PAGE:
The Pittsburgh Tribune Review ran another article today recounting some history of Sleepy Hollow Tavern. Former workers, owners, and customers offer a variety of fond recollections. As Julie Donovan, public relations director for the Laurel Highlands Visitors Bureau, said, “It seemed no matter who owned it, it was always busy. It was definitely a Laurel Highlands landmark, and I hate to see it go.”
Above: A photo that was on the wall of Sleepy Hollow when I first visited in 1989 shows the 1930s sandwich stand and gas pumps.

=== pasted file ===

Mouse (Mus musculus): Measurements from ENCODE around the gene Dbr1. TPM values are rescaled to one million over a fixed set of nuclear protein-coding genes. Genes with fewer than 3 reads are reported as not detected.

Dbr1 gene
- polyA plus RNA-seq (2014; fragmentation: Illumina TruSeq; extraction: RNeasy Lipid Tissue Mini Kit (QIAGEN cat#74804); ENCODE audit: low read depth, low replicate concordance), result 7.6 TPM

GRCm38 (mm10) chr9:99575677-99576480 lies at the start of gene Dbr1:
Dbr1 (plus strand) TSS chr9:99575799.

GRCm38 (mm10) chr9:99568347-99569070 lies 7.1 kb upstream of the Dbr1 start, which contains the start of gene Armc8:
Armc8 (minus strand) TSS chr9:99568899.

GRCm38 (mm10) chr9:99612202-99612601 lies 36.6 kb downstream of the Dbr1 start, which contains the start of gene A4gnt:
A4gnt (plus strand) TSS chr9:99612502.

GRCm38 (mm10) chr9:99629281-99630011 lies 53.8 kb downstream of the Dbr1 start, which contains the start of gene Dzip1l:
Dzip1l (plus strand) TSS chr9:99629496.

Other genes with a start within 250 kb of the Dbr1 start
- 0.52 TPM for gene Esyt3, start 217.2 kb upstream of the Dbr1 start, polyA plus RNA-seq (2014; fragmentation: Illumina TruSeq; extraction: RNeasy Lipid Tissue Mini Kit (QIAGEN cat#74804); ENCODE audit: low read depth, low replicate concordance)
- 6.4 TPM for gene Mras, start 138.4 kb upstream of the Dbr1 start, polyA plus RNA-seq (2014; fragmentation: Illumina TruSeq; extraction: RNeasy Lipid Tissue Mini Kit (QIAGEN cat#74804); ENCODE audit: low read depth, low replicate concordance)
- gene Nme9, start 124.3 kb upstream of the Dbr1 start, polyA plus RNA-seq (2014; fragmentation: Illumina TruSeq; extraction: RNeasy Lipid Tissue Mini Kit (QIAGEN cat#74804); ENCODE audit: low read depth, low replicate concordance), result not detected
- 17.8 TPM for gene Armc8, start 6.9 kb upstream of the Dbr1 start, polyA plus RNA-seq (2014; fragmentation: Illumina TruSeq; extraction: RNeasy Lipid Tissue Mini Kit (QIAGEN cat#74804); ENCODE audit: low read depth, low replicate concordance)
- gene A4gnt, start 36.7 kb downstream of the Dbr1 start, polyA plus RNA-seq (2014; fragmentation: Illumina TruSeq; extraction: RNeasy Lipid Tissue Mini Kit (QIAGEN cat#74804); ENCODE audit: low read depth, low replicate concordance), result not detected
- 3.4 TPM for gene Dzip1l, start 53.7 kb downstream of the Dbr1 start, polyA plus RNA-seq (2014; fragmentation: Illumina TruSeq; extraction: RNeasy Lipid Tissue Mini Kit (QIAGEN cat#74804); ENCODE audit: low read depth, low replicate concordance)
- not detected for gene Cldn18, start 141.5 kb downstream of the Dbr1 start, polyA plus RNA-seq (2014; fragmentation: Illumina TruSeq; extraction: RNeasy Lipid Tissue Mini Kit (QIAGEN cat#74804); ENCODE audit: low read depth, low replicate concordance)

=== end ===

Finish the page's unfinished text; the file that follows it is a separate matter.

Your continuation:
Although a descendant of former owners says it was always Sleepy Hollow, my recollection from a 1989 visit is that that’s correct for the restaurant but not the land around it. The area was known as Kelley’s Hollow; co-owner Joe Neiman’s habit of dozing in his rocking chair in the 1930s led to jokes about Sleepy Hollow, which was used to name the tavern that opened in 1940.
Click the screen shot above for the full Trib article.